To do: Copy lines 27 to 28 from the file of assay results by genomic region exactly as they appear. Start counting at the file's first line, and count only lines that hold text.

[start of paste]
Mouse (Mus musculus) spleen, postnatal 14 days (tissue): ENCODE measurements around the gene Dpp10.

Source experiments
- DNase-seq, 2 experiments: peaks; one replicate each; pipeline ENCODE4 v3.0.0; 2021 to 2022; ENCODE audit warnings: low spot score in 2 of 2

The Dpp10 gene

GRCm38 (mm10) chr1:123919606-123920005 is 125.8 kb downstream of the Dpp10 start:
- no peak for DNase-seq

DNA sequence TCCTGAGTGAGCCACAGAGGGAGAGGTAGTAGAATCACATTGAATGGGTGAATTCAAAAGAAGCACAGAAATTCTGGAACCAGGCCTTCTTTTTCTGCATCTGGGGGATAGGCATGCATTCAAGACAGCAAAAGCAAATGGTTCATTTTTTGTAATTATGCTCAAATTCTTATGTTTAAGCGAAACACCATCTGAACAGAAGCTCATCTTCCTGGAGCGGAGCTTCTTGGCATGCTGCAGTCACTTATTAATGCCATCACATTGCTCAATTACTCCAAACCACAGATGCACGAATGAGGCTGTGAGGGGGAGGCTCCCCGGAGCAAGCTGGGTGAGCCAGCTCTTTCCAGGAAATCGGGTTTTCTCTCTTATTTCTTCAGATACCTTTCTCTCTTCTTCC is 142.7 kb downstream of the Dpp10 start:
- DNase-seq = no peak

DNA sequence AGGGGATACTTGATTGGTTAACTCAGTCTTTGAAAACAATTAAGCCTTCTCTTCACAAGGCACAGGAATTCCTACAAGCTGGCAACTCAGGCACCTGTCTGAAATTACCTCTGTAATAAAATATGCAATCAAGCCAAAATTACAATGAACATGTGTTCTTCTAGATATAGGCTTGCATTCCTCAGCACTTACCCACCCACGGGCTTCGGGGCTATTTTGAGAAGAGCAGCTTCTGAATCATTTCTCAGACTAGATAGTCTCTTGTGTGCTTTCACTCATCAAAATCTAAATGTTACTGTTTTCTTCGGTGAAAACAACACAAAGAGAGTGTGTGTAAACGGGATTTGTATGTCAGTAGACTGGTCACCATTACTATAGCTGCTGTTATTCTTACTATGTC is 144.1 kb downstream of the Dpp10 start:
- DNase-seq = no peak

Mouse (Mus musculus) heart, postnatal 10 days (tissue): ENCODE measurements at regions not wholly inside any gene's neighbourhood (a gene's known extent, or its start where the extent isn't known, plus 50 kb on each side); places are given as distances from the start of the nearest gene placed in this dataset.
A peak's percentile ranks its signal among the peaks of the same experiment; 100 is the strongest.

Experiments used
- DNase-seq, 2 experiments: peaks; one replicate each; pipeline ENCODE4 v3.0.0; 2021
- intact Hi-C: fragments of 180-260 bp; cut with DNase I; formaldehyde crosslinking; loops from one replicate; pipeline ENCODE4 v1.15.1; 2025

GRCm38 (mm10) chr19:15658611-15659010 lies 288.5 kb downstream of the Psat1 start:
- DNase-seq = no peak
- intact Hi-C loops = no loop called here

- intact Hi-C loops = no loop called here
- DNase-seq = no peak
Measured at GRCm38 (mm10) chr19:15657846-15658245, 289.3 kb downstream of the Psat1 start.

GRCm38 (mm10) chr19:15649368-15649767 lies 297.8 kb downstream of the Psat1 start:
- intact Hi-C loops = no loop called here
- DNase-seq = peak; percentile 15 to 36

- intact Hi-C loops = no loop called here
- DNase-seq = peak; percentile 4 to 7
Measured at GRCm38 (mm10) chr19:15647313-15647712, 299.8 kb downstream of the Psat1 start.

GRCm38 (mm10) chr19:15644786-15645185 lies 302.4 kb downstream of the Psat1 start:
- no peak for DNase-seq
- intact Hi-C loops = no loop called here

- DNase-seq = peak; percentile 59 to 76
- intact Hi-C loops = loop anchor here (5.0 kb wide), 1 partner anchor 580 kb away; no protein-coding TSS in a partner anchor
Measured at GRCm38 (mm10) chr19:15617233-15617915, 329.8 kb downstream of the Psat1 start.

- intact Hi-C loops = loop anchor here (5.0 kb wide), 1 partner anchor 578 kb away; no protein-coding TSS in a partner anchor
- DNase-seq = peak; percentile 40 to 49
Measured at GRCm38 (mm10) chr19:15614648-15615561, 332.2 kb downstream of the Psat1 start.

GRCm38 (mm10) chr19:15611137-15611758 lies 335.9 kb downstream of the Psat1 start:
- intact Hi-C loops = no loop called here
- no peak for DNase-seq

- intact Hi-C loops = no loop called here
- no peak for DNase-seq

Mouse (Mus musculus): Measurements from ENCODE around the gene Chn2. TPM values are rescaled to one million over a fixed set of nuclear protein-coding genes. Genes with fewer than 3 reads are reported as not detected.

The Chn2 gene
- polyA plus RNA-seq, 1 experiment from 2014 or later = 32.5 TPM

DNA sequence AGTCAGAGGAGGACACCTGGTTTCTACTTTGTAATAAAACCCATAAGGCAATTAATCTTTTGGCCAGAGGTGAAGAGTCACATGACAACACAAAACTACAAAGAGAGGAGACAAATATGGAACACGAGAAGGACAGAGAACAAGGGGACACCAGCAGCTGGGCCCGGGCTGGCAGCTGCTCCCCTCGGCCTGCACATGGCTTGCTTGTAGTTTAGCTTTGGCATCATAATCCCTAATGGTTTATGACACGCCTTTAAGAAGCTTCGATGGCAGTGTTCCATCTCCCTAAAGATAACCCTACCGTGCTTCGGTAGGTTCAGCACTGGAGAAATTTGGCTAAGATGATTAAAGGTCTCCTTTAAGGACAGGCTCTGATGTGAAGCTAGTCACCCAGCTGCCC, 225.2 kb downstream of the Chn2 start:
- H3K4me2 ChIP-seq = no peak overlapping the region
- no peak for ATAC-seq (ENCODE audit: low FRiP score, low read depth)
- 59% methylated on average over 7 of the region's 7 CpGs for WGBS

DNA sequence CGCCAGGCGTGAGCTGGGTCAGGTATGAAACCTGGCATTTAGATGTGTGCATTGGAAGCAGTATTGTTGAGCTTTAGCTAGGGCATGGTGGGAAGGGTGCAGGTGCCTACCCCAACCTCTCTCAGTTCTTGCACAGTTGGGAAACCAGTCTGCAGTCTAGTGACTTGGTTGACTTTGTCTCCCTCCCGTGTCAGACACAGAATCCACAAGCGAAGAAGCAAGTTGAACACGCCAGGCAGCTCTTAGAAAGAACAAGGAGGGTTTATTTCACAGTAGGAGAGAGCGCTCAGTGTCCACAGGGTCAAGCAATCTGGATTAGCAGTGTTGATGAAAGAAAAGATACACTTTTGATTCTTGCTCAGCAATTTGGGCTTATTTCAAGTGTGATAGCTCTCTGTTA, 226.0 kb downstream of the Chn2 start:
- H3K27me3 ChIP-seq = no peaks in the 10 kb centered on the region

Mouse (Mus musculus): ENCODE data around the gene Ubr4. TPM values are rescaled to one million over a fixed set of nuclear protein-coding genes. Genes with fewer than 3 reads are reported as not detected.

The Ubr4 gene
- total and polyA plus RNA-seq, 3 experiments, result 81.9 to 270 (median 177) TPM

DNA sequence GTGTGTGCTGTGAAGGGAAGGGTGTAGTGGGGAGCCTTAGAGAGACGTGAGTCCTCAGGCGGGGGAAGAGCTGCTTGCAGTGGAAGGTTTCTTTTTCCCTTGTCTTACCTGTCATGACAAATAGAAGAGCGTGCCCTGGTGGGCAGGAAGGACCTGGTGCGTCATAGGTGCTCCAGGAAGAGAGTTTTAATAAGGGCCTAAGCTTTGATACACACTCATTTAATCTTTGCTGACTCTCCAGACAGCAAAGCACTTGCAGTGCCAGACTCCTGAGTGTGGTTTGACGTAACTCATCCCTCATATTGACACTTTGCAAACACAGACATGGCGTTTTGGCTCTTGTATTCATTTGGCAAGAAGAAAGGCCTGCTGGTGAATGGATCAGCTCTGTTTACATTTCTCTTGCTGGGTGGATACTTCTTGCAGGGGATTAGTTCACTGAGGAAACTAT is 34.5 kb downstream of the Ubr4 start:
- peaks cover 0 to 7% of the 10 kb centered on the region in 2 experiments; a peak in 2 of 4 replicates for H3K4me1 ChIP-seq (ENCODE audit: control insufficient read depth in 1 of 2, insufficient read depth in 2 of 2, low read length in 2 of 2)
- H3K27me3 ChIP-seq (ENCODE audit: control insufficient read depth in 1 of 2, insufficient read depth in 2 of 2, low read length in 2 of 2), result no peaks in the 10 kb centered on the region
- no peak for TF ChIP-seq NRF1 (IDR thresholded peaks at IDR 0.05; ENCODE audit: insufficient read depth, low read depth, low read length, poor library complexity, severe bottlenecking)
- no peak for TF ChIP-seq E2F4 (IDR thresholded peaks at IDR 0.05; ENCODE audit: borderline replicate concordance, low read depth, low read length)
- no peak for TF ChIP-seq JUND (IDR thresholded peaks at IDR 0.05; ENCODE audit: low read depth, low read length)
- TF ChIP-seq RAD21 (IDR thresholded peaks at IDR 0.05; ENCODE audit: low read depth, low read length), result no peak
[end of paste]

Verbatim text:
Measured at GRCm38 (mm10) chr19:15647313-15647712, 299.8 kb downstream of the Psat1 start.

GRCm38 (mm10) chr19:15644786-15645185 lies 302.4 kb downstream of the Psat1 start: